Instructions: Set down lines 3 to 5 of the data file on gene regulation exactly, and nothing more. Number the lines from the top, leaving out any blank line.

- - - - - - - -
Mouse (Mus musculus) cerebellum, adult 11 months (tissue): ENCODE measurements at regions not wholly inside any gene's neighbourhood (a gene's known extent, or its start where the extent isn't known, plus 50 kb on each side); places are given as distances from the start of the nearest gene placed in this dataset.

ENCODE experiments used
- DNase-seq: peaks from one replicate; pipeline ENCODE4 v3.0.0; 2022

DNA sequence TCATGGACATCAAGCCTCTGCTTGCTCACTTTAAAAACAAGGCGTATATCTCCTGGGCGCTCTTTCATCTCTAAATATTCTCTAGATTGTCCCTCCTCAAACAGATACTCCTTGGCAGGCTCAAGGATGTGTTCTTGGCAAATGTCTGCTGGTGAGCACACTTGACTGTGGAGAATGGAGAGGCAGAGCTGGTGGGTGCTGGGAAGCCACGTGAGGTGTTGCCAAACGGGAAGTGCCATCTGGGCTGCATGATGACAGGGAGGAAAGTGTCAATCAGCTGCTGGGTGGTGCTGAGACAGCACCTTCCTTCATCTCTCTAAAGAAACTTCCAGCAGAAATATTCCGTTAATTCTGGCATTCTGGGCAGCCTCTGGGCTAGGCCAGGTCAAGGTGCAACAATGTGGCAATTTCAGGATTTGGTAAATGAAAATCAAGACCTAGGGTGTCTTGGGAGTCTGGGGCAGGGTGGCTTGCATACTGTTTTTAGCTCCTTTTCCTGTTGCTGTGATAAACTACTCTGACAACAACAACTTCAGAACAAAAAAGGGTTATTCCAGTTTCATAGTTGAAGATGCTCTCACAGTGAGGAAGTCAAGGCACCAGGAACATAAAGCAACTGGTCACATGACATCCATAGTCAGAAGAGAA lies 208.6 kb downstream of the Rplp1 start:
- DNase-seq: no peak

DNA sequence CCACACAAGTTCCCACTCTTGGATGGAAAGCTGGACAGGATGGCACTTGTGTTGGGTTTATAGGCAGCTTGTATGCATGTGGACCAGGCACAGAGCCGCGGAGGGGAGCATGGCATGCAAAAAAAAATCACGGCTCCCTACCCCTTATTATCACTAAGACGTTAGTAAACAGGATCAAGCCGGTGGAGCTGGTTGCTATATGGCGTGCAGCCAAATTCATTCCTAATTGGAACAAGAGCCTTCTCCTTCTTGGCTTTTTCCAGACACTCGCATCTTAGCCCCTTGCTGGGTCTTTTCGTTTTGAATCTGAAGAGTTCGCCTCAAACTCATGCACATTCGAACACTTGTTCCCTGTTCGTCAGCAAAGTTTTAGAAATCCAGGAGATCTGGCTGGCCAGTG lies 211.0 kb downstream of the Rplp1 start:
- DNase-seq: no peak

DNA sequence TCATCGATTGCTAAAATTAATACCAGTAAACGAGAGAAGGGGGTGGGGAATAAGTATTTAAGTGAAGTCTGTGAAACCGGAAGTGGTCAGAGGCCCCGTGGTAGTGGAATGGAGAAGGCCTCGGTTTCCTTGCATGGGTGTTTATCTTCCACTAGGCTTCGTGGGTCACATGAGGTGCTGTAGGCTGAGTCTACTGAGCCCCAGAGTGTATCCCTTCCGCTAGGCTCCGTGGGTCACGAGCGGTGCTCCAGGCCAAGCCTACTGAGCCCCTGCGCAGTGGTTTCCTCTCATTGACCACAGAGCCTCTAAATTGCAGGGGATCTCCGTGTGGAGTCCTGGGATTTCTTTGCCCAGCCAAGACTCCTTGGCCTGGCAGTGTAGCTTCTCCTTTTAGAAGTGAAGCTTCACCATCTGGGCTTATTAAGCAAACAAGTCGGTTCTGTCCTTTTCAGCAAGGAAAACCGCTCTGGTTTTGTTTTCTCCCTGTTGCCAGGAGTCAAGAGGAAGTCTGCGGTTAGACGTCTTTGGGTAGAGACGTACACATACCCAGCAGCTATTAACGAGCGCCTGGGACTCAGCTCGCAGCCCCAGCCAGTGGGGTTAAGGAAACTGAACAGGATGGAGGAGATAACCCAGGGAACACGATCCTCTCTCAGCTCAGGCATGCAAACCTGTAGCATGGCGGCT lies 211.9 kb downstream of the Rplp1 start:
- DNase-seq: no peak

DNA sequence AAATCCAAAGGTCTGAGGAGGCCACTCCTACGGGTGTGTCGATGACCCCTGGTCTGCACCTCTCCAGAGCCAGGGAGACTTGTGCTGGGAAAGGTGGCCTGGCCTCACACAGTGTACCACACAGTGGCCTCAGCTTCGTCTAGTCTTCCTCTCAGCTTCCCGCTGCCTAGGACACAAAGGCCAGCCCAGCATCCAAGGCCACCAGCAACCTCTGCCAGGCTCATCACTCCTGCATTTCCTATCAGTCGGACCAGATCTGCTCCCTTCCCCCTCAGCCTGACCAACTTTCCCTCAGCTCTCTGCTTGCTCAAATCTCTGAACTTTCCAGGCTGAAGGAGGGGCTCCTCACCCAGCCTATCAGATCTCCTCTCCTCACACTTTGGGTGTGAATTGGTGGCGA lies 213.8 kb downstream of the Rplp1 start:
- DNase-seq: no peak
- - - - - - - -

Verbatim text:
- DNase-seq: peaks from one replicate; pipeline ENCODE4 v3.0.0; 2022

DNA sequence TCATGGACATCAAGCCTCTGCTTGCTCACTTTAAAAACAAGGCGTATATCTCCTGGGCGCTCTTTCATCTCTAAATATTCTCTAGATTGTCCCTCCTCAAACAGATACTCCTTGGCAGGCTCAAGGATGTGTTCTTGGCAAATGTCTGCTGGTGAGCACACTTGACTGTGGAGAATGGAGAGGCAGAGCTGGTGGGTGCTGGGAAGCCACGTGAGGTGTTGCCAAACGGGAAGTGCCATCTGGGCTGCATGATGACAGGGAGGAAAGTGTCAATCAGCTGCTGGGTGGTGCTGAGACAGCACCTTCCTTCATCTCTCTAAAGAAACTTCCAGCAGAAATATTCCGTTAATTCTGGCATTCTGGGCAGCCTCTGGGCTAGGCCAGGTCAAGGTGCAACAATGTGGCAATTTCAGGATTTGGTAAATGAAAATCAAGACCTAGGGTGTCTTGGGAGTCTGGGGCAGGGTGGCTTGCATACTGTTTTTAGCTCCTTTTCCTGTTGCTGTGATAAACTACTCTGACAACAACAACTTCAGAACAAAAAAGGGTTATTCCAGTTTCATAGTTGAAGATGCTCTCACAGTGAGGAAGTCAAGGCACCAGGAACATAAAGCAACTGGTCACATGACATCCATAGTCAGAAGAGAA lies 208.6 kb downstream of the Rplp1 start:
- DNase-seq: no peak